Alumni Spotlight: Alyssa Chamberlain

Small town girl with the dream to see it all. Traveling slowly experiencing life as a local as best as she can.

Why did you choose this program?

Initially, the short & guaranteed hours, four day work weeks, as well as the in country support system were huge factors in choosing ConversaSpain. Having the option to come to Murcia was huge for me as I had previously lived in Alicante and wanted to be close to the sea. I was a bit skeptical because of the lack of online reviews about the program but in the end I am so pleased with my decision.

What did your program provider assist you with, and what did you have to organize on your own?

Before arriving, they sent many different files on how to apply for the visa, but the rest was up to you to get done. Then, upon arrival, they sent guides on how to get your police check, bank account set up, but again, it was all up to you to accomplish. Any questions were quickly answered and they also set up a group chat with other Language Assistant, which helped learn about other people's experiences upon arrival.

What is one piece of advice you'd give to someone going on your program?

Bring money for the first few weeks to get your apartment set up and to have for the first month of the program because you'll only be paid at the end of the first month. I worked hard the few months before arriving so I'd have a nice base to start off with and be able to travel over the Christmas & Easter breaks.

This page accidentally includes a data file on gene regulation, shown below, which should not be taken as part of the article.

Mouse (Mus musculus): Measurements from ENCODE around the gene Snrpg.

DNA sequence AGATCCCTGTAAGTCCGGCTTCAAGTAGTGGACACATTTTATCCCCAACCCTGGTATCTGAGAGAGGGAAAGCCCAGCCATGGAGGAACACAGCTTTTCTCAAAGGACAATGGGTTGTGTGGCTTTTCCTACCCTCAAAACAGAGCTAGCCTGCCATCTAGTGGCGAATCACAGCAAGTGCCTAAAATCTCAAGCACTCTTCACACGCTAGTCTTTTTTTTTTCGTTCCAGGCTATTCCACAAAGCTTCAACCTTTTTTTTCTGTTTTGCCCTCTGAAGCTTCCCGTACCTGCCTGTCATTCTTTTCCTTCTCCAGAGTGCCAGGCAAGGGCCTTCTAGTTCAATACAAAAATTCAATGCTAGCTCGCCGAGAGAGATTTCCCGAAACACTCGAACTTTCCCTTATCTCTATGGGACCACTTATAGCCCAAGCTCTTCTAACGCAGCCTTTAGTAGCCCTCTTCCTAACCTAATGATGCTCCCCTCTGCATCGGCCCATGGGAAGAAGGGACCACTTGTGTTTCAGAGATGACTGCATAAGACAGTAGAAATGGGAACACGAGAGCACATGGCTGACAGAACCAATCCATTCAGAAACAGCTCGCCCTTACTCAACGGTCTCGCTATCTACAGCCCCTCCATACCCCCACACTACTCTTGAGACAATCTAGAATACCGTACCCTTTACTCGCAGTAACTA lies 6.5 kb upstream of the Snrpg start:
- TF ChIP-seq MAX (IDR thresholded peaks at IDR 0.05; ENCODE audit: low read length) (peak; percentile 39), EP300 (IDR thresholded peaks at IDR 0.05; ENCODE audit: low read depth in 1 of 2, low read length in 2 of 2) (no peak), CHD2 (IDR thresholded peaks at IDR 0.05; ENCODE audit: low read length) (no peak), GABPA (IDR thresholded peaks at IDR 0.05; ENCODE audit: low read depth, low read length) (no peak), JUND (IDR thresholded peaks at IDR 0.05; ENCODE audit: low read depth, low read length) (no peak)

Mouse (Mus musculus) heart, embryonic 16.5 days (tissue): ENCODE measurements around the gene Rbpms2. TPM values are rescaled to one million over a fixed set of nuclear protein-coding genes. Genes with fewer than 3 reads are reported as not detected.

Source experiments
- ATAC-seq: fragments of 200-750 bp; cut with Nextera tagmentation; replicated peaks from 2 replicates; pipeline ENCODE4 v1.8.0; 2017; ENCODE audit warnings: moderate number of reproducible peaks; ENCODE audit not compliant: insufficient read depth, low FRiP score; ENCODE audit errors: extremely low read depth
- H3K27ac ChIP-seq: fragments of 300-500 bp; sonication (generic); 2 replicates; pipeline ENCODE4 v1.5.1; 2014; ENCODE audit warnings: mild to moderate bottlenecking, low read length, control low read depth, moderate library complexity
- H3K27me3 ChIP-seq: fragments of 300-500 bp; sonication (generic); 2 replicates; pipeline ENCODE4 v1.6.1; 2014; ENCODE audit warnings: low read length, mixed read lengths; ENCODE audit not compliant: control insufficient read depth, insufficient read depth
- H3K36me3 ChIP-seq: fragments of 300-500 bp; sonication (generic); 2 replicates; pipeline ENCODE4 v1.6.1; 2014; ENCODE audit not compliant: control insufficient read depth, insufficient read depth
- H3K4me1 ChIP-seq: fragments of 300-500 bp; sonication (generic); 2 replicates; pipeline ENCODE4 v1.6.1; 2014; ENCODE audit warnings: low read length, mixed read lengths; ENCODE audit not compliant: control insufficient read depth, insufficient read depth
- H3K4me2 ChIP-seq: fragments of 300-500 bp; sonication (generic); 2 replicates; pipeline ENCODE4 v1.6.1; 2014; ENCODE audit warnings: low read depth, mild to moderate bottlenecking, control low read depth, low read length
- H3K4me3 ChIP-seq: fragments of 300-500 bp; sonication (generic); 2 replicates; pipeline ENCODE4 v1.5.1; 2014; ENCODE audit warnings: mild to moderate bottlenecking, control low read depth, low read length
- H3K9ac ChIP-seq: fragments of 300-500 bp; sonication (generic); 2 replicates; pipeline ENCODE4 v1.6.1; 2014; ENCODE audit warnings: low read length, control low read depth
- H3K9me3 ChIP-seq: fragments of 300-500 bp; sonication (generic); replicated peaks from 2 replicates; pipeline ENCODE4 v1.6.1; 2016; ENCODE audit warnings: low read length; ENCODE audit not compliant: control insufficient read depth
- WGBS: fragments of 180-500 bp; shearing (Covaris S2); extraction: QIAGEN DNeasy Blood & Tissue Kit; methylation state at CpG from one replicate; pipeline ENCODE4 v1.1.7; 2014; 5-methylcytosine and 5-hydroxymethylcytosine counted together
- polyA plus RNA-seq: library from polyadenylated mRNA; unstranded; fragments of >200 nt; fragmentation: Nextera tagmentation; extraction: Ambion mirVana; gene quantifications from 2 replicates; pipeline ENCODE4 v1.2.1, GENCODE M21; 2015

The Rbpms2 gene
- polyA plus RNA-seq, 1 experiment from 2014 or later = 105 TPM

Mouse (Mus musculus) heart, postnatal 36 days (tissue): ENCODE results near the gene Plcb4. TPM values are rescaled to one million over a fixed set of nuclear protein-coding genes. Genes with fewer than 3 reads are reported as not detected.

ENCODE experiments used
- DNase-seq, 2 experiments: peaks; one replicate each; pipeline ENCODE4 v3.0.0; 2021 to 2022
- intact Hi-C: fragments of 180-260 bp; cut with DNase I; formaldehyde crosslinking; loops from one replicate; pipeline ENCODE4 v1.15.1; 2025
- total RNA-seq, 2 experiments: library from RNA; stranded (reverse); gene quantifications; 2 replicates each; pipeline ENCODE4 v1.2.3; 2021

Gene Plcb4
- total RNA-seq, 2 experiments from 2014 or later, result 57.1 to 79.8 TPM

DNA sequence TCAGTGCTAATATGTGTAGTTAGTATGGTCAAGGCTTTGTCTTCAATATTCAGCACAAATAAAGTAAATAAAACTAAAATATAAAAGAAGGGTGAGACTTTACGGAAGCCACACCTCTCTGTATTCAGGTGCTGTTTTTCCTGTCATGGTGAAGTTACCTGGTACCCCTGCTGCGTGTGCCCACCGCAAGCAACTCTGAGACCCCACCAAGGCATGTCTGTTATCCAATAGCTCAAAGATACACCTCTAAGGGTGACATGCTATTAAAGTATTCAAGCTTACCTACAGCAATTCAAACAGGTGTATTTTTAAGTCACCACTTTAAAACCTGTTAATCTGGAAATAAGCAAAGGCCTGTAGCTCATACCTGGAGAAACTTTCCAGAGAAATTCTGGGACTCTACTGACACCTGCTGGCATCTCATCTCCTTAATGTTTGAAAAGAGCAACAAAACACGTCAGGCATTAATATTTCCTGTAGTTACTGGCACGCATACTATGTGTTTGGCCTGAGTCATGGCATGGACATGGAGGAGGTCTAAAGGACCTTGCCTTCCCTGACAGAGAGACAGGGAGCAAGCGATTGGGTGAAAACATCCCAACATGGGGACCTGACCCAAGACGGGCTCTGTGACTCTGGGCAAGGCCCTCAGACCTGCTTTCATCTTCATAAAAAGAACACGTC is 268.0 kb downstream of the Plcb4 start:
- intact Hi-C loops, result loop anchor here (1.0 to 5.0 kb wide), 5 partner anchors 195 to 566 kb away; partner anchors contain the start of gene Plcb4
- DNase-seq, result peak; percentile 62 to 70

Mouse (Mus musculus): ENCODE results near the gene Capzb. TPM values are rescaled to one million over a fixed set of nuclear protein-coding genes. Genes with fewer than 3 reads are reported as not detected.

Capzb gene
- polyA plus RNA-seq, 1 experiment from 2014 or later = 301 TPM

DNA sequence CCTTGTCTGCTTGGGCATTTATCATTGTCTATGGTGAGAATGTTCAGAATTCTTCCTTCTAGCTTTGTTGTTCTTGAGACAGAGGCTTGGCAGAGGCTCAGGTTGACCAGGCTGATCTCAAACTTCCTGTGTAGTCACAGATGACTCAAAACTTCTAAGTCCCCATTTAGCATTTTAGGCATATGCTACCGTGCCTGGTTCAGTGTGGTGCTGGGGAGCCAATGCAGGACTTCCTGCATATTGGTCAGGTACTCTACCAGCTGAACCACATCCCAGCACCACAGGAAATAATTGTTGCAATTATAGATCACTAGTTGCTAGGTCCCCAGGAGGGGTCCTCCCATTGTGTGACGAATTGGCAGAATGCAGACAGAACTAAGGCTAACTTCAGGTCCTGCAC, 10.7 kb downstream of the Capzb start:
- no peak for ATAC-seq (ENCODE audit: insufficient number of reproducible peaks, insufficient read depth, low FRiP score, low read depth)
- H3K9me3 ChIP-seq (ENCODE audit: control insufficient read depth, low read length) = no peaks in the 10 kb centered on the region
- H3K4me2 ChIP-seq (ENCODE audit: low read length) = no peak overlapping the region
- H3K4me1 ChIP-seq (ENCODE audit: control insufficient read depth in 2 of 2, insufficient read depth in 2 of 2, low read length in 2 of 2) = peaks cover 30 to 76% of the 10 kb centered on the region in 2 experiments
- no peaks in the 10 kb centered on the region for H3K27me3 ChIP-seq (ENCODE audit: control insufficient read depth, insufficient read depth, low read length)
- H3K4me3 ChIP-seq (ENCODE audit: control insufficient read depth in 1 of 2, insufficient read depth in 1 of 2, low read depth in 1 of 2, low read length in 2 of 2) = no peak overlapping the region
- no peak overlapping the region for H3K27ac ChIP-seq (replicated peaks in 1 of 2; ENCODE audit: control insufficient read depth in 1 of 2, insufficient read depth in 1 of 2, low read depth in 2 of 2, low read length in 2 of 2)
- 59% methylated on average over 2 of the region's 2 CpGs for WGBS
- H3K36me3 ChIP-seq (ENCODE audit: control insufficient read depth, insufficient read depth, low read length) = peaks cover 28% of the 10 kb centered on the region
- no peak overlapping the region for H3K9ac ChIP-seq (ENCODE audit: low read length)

What does an average day/week look like as a participant of this program?

I worked pretty much 9-2 Monday to Thursday with a few random hours off during the day. It took me half an hour to get to and from my schools. While in the schools, I did the daily introductions in every class and helped out with readings in the workbooks. Often times I read out of the textbooks so the kids would get used to listening to different accents, and sometimes worked one on one or in small groups with kids who were at different levels than the rest of the class.

Going into your experience abroad, what was your biggest fear, and how did you overcome it? How did your views on the issue change?

I was unsure how much we would actually be in charge of in the classroom. I had a bit of experience in classes and loads working with kids, but controlling a whole class is a bit different. The teacher in the school were always in the class with me, but have given me the opportunity to be completely independent if I'm feeling comfortable, and step in when they see the kids are understanding completely.

What made this trip meaningful to you?

Seeing the kids grasp new ideas and rules in English was so rewarding. While they aren't always speaking perfectly, it's great to see them trying and becoming more confident in themselves.

Also it was an amazing learning experience for myself. I have always had an interest in teaching English or working with kids, but even for those who don't will benefit from this experience.